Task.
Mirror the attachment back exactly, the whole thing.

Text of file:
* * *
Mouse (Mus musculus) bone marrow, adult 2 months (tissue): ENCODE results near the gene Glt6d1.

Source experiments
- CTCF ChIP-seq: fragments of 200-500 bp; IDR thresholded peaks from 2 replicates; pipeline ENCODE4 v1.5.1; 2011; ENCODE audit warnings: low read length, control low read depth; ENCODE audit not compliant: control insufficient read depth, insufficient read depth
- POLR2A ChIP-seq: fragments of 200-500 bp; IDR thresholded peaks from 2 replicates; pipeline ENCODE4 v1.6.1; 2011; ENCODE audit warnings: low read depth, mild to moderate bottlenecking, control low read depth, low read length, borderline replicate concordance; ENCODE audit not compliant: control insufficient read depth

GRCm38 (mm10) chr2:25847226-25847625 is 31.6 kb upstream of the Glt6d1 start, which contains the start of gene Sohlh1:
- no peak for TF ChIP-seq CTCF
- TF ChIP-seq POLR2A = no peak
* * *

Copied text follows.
Mouse (Mus musculus) bone marrow, adult 2 months (tissue): ENCODE results near the gene Glt6d1.

Source experiments
- CTCF ChIP-seq: fragments of 200-500 bp; IDR thresholded peaks from 2 replicates; pipeline ENCODE4 v1.5.1; 2011; ENCODE audit warnings: low read length, control low read depth; ENCODE audit not compliant: control insufficient read depth, insufficient read depth
- POLR2A ChIP-seq: fragments of 200-500 bp; IDR thresholded peaks from 2 replicates; pipeline ENCODE4 v1.6.1; 2011; ENCODE audit warnings: low read depth, mild to moderate bottlenecking, control low read depth, low read length, borderline replicate concordance; ENCODE audit not compliant: control insufficient read depth

GRCm38 (mm10) chr2:25847226-25847625 is 31.6 kb upstream of the Glt6d1 start, which contains the start of gene Sohlh1:
- no peak for TF ChIP-seq CTCF
- TF ChIP-seq POLR2A = no peak